There were a few exceptions to the book’s disconnect from local ministry, however, most notable being John Hammett’s chapter on Human Nature. Throughout this chapter Hammett applies a Biblical understanding of human nature to local church ministry, explaining how our understanding of human nature affects strategies for church “community,” teaching vocational calling, and the application of gender roles.
There were also times I wondered how accessible A Theology for the Church would actually be to “the church.” It is hard to see most pastors, much less a lay person, making it through Thornbury’s “Prolegomena.” While Thornbury shows impressive familiarity with contemporary developments within evangelicalism, readers outside of academic circles may find his language and style inaccessible and off-putting.
If there is any truth to my critiques, however, it is hard to lay the blame for them at the feet of the editors. How can they be blamed for the dearth of evangelical pastors who can read and write theology with excellence? What contemporary pastors could be called on to contribute to such a volume? Evangelical pastors seem to be a breed addicted only to size of their Sunday morning attendance. Shallow, theologically-famished messages are excused because pastors must remain accessible to “the unchurched.” There is an assumption that these unchurched are all simpletons who aren't smart enough to ask deep questions and will grow bored with deep answers. We point to the large congregations of preachers who preach this way as proof that shallow, entertaining, fix-it-now preaching is the most necessary kind. Many of the “unchurched” in these congregations, however, turn out to be simply churched people who've been out of church for a while. We have a culture that is growing up around us who are becoming more and more immune to our shallow, though well-marketed Gospel. While I’m grateful that some ministries are re-claiming these “cultural Christians” back for Christ, I am also concerned that our preaching is becoming irrelevant to the growing, post-Christian culture. The traditional seeker-sensitive sermon is not effective in reaching people with either no awareness or negative perceptions of Christianity, such as you find on a college campus. Our sermons are going to have to deal with the real questions of existence, meaning, and fulfillment. These questions can only be answered through deep reflection on the Gospel.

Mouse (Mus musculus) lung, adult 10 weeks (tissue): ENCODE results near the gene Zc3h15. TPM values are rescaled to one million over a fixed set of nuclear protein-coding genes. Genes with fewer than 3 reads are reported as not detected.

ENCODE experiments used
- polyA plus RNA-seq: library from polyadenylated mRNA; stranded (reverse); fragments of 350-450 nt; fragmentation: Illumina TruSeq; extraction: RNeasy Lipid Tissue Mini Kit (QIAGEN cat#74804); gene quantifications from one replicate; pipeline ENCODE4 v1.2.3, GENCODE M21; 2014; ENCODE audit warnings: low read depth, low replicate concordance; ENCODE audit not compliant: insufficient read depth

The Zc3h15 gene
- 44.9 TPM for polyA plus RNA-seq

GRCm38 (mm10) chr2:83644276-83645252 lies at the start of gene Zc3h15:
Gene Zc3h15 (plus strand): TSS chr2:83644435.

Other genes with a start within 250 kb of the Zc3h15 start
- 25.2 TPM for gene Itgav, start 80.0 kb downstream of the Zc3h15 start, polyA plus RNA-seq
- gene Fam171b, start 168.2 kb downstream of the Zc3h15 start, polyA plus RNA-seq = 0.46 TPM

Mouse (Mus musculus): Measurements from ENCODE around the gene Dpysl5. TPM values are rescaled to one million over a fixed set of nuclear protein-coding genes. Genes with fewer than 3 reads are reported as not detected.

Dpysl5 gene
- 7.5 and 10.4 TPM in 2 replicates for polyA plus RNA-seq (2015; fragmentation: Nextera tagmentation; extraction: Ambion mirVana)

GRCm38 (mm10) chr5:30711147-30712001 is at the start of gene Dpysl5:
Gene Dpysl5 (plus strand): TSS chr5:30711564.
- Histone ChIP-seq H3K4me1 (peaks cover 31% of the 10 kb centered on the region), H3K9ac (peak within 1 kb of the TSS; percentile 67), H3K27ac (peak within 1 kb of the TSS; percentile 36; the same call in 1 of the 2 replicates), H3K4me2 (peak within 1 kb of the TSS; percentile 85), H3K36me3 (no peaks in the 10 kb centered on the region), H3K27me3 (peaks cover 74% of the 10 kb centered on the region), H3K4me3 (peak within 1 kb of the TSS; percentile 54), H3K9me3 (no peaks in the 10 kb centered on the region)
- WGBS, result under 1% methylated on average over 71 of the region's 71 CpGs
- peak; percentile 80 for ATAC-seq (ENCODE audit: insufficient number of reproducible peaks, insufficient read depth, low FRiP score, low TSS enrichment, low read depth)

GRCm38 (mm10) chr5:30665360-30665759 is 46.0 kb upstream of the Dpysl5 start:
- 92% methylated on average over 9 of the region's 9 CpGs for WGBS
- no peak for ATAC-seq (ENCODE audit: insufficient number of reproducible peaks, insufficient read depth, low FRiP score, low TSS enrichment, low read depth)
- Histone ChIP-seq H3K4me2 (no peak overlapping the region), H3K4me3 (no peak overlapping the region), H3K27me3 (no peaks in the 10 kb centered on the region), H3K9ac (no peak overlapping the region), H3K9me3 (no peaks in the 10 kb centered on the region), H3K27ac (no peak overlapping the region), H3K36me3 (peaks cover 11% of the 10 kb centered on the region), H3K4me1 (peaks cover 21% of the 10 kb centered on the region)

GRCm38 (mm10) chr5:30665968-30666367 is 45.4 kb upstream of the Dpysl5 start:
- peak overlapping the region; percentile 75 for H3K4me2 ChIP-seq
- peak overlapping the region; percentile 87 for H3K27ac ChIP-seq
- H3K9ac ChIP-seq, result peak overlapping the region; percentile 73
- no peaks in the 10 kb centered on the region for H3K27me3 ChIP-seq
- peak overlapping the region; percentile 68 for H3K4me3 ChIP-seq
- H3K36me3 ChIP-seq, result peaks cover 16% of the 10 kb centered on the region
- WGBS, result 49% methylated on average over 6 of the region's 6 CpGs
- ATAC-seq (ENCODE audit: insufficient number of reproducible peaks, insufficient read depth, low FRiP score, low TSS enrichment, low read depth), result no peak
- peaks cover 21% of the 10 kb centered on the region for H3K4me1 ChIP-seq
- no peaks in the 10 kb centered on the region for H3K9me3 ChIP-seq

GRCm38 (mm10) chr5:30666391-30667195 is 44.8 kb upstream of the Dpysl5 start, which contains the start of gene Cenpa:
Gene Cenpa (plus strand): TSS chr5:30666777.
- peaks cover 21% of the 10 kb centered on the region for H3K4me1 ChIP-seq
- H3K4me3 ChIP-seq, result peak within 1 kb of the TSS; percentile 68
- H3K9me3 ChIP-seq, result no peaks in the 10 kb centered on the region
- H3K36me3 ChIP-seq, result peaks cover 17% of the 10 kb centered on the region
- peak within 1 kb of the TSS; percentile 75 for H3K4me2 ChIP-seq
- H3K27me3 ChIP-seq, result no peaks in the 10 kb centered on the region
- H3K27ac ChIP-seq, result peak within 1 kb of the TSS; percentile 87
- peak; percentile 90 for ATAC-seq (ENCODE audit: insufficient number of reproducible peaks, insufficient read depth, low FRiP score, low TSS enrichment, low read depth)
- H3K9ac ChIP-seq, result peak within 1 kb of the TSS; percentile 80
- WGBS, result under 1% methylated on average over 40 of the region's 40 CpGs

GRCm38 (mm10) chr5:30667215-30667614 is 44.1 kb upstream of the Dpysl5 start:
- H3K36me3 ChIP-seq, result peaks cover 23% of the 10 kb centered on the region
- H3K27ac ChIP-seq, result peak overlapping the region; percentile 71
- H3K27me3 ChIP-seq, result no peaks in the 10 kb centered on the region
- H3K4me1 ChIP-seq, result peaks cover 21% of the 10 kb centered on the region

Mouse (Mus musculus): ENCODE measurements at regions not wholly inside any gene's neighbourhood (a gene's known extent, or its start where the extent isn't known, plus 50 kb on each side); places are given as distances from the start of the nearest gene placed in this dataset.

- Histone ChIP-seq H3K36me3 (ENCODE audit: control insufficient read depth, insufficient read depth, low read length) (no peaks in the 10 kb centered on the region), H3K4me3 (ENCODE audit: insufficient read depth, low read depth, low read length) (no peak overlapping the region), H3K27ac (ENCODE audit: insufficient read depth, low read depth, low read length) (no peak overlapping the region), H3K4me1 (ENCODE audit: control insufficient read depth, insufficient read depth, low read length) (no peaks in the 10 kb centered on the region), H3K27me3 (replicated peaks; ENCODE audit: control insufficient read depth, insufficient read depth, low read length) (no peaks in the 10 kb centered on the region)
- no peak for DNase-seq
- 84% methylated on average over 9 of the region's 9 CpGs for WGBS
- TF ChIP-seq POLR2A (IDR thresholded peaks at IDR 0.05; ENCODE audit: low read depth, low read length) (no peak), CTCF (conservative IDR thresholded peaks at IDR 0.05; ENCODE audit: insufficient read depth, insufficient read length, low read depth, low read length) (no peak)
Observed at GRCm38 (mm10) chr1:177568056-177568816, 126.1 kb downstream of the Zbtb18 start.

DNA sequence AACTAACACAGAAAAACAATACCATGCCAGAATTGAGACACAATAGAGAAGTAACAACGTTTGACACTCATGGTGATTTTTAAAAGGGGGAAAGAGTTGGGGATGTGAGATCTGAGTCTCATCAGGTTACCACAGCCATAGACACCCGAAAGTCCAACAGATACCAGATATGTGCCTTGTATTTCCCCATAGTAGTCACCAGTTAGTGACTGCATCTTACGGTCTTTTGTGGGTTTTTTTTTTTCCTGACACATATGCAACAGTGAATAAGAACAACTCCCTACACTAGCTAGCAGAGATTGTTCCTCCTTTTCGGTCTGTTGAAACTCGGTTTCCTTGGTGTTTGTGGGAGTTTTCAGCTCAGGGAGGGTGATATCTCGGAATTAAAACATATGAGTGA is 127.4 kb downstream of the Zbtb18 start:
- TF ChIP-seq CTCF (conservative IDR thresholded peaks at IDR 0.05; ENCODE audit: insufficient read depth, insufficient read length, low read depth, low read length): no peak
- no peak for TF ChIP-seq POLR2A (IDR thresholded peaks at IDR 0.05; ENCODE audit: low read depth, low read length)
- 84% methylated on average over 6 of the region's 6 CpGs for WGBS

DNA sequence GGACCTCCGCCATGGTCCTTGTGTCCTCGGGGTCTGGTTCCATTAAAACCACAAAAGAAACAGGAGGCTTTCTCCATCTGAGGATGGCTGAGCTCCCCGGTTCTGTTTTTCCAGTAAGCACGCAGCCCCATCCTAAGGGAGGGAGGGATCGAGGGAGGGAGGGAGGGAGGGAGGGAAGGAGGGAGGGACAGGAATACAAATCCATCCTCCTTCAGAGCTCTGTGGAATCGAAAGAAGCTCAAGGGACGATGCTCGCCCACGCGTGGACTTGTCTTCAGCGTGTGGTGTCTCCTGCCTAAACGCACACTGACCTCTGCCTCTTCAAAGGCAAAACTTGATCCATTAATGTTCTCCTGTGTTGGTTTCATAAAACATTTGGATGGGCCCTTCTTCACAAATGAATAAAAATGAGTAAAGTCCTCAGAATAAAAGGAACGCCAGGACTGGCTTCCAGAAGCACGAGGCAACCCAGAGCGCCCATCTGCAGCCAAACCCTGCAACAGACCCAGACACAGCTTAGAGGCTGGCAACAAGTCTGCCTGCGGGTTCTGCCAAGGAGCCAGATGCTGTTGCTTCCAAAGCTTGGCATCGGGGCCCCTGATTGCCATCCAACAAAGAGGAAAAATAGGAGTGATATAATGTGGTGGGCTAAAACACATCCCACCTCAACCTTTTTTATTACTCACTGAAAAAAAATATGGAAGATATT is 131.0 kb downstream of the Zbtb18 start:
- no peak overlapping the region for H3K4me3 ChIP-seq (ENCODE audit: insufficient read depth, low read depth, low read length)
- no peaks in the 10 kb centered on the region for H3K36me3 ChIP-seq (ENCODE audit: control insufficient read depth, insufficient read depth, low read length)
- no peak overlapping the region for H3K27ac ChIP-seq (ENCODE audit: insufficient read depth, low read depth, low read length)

The greatest tragedy in all of this may be that not only are we increasingly failing to engage the unchurched on a substantive level, we are not even leading the Christians currently in our churches really to know God. To know the Gospel deeply is to know God, and it is only by knowing God that we are able to withstand the encroaching forces of secularism. History shows that a theologically-famished church is a church that will not survive in its given cultural context. We know the church in the world will survive. But will it survive in America?
In the words of Al Mohler, whose conclusion to the book, “The Pastor as Theologian,” summarizes the unique focus of this work, “The managerial revolution has left many pastors feeling more like administrators than theologians, dealing with matters of organizational theory before ever turning to the deep truths of God’s word and the application of these truths to everyday life . . . Congregations that are fed nothing more than ambiguous ‘principles’ supposedly drawn from God’s word are doomed to spiritual immaturity, which will become visible in compromise, complacency, and a host of other spiritual ills . . . (However) we are the stewards of sound words and the guardians of doctrinal treasure that has been entrusted to us at the very core of our calling as pastors. The pastor who is no theologian is no pastor.”
Lead Pastor of The Summit Church, Durham, NC